However, the current stHIV-1 virus has an Env protein that is primarily X4 tropic, which means that it tends to infect different target cells than most HIV-1 strains currently circulating in humans. Bieniasz is currently developing versions of stHIV-1 with an R5 tropic Env protein, and hopes that future versions of stHIV-1 will eventually even cause disease in the pigtail macaques.
What about the host?
Another factor that differs in challenge models is the animal host. The vast majority of researchers in the field use rhesus macaques of Indian origin, in part because they were used in the polio vaccine effort, says O’Connor. “That’s what people had access to,” he adds. Other host animals being used for HIV vaccine research are rhesus macaques of Chinese or Burmese origin and cynomolgus macaques.
These host animals differ in many ways, including their susceptibility to infection. Indian rhesus macaques tend to be highly susceptible to the commonly used SIV challenge strains SIVmac239 and 251 because these strains were initially adapted to Indian rhesus macaques. “If you want to work with a highly pathogenic infection, then Indian rhesus would be the best,” Marx says. McDermott agrees, noting that SIVmac239 or 251 will cause higher viral load in these animals than HIV in humans. In contrast, Chinese rhesus macaques infected with these same strains die more slowly and show similar peak viral loads to HIV-infected humans, Schultz says.
However, the genetics of the immune system in Chinese rhesus macaques are largely undefined, whereas for Indian rhesus macaques, MHC alleles like Mamu-B*08 and -B*17 are known to be associated with protection. This enables researchers to exclude them from studies for a more rigorous evaluation of candidate vaccines. “When we do vaccine challenge studies in our laboratory, we always MHC class I type the animals so that we don’t include some animals that have those protective class I genes and others that don’t,” Letvin says.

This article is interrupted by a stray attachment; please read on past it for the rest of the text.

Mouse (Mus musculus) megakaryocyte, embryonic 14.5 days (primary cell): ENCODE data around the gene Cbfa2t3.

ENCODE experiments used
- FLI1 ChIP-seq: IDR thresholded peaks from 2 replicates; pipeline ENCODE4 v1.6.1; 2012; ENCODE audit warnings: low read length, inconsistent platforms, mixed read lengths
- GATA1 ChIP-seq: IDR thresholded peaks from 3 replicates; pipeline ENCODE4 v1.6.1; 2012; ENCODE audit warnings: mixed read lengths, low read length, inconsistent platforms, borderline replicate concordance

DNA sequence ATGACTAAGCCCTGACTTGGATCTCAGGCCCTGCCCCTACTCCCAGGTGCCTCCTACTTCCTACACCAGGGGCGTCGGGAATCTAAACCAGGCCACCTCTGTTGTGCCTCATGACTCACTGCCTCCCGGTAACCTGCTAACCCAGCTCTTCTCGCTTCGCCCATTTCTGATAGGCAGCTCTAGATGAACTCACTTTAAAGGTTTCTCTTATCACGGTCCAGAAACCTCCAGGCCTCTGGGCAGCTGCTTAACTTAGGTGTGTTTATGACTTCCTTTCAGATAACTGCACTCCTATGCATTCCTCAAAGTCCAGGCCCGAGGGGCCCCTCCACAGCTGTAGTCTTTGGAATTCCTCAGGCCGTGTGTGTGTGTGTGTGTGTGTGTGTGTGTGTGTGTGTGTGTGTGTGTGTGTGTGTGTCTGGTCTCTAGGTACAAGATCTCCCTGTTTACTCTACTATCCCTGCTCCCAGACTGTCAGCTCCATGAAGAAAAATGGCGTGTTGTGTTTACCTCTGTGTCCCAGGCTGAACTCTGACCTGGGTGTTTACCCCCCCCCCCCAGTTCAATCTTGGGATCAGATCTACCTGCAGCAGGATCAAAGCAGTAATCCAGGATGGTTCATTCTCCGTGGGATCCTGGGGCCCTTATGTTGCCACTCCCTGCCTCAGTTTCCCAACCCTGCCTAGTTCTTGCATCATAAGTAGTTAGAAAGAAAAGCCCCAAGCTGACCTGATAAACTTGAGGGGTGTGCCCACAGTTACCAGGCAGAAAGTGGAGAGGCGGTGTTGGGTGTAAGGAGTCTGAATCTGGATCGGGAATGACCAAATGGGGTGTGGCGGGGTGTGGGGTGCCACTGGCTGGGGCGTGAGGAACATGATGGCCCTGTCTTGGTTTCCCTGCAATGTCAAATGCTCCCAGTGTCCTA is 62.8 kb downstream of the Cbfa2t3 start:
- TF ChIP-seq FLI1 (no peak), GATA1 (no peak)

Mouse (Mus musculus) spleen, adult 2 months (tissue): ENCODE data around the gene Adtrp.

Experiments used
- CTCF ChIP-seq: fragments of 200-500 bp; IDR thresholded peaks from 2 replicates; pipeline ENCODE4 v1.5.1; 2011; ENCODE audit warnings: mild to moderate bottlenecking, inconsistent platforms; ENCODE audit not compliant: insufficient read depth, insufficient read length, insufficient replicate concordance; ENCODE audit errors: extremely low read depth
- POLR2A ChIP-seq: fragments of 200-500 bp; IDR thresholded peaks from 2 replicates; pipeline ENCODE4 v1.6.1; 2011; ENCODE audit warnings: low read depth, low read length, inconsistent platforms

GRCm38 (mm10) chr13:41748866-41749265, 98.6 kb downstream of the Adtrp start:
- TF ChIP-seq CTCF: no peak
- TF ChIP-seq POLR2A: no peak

Such genetic differences may be the reason that even if the same host species is used, the old adage that mice lie, and monkeys don’t always tell the truth may be correct. O’Connor’s group found that genetic differences in the MHC could explain why in a study of an adenovirus-based vaccine, both the vaccinated and the control group controlled the challenge virus (10).
Indian rhesus macaque on Cayo Santiago, an island off the coast of Puerto Rico that houses a colony of almost 1,000 Indian rhesus macaques. The island, also known as "monkey island," is a facility of the Caribbean Primate Research Center and one of the largest providers of Indian rhesus macaques for AIDS vaccine research in the US. The animal in the picture is an adult eight-year-old male, a resident of the smallest of the six social groups on the island. He likes walks on the beach and bananas. Photo courtesy of Andreas von Bubnoff.